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Metallica - 72 Seasons (Album Review)

Tuesday, 25 April 2023 Written by Simon Ramsay

Photo: Tim Saccenti

For Metallica fans who grew up worshipping the band throughout their early ‘80s to mid ‘90s creative peak, it’s almost too easy to dismiss this seemingly derivative 10th studio album based on a few cursory spins. But to rush head first into premature judgement territory with ‘72 Seasons’ might represent a severe mistake.

Initial concerns about this 77 minute offering included it being too long, filler heavy and bereft of innovation. Worse still, it appeared Metallica had recycled so many elements from their past they’d unwittingly created a timely new sub genre of music: Eco-Metal. The key to burying such qualms, and unlocking this sonically resplendent effort, lies within an expository thematic concept that revolves around how the first 18 years of a person’s life can create unhealthy core beliefs that lead to long lasting issues. 

As Hetfield fearlessly explores the fallout from his own traumatic upbringing on the immense title track, it gradually becomes apparent they’ve crafted this self-referential record as a fitting way to underscore lyrics that, by tackling his turbulent formative period, reveal the foundational building blocks upon which Metallica was largely constructed. 

Charging through ‘Kill ‘Em All’ thrashing fury into strident down stroke riffage and greasy blues-metal grooves, before a bridge that recalls The Thing That Should Not Be and a chorus reminiscent of Enter Sandman, it encapsulates a record that relentlessly pulls from their history to deliver the first meta Metallica album.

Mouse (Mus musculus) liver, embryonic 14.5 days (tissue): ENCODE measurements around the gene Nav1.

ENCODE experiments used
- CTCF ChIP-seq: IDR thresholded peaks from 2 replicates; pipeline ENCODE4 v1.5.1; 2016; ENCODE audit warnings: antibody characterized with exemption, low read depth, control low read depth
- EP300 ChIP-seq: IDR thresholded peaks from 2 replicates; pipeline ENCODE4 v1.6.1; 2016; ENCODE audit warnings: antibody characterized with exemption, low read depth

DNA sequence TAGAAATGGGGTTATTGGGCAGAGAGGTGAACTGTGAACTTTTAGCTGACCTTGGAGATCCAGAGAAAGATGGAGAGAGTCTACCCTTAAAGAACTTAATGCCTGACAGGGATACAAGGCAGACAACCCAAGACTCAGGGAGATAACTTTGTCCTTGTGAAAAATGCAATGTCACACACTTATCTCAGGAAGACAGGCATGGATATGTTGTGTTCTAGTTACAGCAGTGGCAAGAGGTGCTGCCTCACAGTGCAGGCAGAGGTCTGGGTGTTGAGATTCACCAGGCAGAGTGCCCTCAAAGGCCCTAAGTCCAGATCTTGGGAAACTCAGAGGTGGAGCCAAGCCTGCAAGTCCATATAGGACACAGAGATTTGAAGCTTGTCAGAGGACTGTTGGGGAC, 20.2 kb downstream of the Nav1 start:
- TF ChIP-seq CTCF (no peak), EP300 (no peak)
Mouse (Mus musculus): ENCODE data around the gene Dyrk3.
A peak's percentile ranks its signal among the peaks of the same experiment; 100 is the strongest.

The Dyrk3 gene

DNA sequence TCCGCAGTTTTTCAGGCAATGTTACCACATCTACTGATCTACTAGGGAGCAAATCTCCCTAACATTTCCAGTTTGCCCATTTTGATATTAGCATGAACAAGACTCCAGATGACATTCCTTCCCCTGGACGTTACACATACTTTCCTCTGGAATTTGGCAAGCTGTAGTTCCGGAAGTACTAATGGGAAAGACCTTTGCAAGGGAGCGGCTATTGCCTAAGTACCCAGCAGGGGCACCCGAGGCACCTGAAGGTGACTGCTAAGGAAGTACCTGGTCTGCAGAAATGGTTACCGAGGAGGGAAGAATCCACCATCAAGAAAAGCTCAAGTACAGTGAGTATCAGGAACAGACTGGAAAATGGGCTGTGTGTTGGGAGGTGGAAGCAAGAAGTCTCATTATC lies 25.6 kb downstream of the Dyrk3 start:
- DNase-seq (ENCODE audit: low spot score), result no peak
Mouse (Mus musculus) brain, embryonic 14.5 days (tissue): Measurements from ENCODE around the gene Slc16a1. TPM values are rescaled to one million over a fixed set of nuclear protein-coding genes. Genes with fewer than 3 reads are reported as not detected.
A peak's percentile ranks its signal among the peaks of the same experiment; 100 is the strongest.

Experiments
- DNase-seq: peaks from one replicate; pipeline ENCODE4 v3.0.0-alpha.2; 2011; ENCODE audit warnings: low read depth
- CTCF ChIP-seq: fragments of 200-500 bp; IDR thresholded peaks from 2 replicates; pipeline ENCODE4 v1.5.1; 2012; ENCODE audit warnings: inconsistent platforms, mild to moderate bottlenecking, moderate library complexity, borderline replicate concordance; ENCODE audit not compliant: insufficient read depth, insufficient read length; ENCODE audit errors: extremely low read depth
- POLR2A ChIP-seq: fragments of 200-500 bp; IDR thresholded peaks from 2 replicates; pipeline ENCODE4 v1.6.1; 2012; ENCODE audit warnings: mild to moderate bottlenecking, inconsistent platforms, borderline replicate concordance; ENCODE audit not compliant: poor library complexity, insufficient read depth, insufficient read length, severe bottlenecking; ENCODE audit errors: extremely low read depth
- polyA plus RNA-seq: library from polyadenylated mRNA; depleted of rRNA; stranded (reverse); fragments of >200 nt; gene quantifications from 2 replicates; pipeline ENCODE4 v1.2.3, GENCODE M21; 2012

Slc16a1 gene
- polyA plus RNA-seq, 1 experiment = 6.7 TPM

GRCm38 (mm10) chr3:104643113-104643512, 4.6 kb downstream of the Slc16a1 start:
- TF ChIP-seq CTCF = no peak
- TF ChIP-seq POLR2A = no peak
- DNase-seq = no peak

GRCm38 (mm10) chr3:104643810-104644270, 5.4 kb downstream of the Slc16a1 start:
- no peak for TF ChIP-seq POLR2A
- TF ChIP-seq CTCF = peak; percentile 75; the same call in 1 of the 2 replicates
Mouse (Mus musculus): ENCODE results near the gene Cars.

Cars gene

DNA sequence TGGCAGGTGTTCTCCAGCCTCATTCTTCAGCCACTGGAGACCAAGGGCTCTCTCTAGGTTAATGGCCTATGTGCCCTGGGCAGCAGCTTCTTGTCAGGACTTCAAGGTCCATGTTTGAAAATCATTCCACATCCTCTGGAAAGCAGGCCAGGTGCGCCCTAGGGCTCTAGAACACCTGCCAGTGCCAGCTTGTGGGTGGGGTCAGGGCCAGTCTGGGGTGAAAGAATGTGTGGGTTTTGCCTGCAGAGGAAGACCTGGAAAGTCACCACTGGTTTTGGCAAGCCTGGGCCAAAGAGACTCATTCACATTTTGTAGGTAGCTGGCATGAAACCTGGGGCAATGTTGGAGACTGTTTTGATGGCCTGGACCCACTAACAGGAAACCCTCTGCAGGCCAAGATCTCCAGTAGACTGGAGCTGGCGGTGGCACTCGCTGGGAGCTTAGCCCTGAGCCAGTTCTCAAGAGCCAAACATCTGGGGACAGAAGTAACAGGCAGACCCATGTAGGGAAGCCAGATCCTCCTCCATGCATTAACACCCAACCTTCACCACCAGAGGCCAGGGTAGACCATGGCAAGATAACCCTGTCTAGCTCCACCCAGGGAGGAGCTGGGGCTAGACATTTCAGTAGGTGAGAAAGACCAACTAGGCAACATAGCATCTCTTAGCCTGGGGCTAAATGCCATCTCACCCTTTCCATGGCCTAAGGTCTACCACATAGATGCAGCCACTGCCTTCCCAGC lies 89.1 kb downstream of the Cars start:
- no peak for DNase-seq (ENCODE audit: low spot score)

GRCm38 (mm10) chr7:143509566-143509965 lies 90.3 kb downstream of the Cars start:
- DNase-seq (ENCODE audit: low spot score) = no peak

Following that, soaring NWOBHM face-ripper Lux Æterna and If Darkness Had A Son, a bludgeoning mid-tempo demonic purge that’s destined to inspire communal cries of ‘temptation’ at many a stadium gig, are old school beasts that strike instantly and without remorse. Almost righting past wrongs, Crown of Barbed Wire and Room of Mirrors sound like they’ve been beamed in from an alternative universe where ‘Reload’ and ‘St Anger’ were good records.  

Elsewhere, some cuts are elevated above mere album track status by their lyrical potency. Exuding danger, Shadows Follow and Screaming Suicide become more impactful once you realise the stakes at play, while You Must Burn! is a thematically fitting, allegorical evisceration of those who hold themselves as moral arbiters.

It might be wondered why an album that references Metallica’s catalogue doesn’t include a single ballad. Such songs inevitably dovetail into melancholy and ‘72 Seasons’ is a resolutely hopeful affair. Extracting critical sparks of light from darkness in a way that’s less cliched and simplistic than it sounds, these inspiring songs almost invert the chorus of a certain anthem that, tellingly, once immortalised exiting light to enter night.

Culminating with a thought provoking 11 minute number that’s not the bombastic epic you might expect, Inamorata is a humane and grounded song about reaching a detente with one’s inner demons. As such, operatic grandiosity would have been tonally inappropriate. What’s interesting, however, is how its hook is partially identical to My Friend of Misery, a track co-penned by Jason Newsted, while also boasting woozy funereal guitar harmonies that recall Orion, and by extension the late Cliff Burton. Tying everything together, while honouring former members and transcending past torment, it feels like the quietly triumphant end to both a profound autobiographical album and unprecedented story of success, on every level, over insurmountable odds.

Metallica Upcoming Tour Dates are as follows:

Thu June 08 2023 - DERBY Donington Park
Sat June 10 2023 - DERBY Donington Park

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